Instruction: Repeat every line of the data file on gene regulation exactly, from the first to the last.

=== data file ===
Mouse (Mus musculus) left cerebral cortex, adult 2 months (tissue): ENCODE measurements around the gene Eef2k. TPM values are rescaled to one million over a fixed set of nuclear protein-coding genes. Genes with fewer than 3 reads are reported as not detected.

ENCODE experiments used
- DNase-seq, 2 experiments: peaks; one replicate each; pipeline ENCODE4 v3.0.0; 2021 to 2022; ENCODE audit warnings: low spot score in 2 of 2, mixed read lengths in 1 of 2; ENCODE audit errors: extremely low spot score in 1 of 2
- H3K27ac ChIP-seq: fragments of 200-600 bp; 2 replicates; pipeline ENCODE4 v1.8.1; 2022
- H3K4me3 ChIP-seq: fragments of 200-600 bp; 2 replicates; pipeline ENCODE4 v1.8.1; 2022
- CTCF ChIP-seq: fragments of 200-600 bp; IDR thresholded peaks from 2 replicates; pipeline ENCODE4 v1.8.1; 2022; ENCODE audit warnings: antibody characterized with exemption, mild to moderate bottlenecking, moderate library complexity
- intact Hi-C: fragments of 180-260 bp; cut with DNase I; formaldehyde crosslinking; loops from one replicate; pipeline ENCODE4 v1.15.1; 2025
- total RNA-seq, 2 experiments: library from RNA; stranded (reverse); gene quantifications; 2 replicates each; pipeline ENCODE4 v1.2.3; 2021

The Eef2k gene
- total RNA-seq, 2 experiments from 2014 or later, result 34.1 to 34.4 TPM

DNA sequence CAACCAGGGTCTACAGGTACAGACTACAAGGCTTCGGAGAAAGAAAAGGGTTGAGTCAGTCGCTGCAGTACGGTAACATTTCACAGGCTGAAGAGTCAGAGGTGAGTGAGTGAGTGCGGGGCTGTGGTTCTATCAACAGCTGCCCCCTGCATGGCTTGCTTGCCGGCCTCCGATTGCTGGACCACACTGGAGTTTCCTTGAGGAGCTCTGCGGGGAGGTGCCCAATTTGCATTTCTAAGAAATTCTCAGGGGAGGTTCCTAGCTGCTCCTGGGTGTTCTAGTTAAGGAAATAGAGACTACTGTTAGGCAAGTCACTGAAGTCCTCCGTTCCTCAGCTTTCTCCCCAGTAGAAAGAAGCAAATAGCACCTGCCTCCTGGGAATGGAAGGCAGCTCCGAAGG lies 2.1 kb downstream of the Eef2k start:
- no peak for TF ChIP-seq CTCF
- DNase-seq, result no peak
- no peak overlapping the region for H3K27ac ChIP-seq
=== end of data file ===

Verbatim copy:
Mouse (Mus musculus) left cerebral cortex, adult 2 months (tissue): ENCODE measurements around the gene Eef2k. TPM values are rescaled to one million over a fixed set of nuclear protein-coding genes. Genes with fewer than 3 reads are reported as not detected.

ENCODE experiments used
- DNase-seq, 2 experiments: peaks; one replicate each; pipeline ENCODE4 v3.0.0; 2021 to 2022; ENCODE audit warnings: low spot score in 2 of 2, mixed read lengths in 1 of 2; ENCODE audit errors: extremely low spot score in 1 of 2
- H3K27ac ChIP-seq: fragments of 200-600 bp; 2 replicates; pipeline ENCODE4 v1.8.1; 2022
- H3K4me3 ChIP-seq: fragments of 200-600 bp; 2 replicates; pipeline ENCODE4 v1.8.1; 2022
- CTCF ChIP-seq: fragments of 200-600 bp; IDR thresholded peaks from 2 replicates; pipeline ENCODE4 v1.8.1; 2022; ENCODE audit warnings: antibody characterized with exemption, mild to moderate bottlenecking, moderate library complexity
- intact Hi-C: fragments of 180-260 bp; cut with DNase I; formaldehyde crosslinking; loops from one replicate; pipeline ENCODE4 v1.15.1; 2025
- total RNA-seq, 2 experiments: library from RNA; stranded (reverse); gene quantifications; 2 replicates each; pipeline ENCODE4 v1.2.3; 2021

The Eef2k gene
- total RNA-seq, 2 experiments from 2014 or later, result 34.1 to 34.4 TPM

DNA sequence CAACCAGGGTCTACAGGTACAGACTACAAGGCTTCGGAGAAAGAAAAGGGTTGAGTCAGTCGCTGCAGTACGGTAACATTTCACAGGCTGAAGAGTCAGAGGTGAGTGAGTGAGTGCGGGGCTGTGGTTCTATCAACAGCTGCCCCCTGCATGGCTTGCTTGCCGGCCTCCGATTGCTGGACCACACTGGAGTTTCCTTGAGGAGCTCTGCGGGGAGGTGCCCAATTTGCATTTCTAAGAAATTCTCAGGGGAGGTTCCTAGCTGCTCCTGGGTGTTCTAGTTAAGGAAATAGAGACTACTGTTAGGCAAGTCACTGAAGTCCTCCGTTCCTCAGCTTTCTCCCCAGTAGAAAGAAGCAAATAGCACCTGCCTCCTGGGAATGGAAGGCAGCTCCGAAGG lies 2.1 kb downstream of the Eef2k start:
- no peak for TF ChIP-seq CTCF
- DNase-seq, result no peak
- no peak overlapping the region for H3K27ac ChIP-seq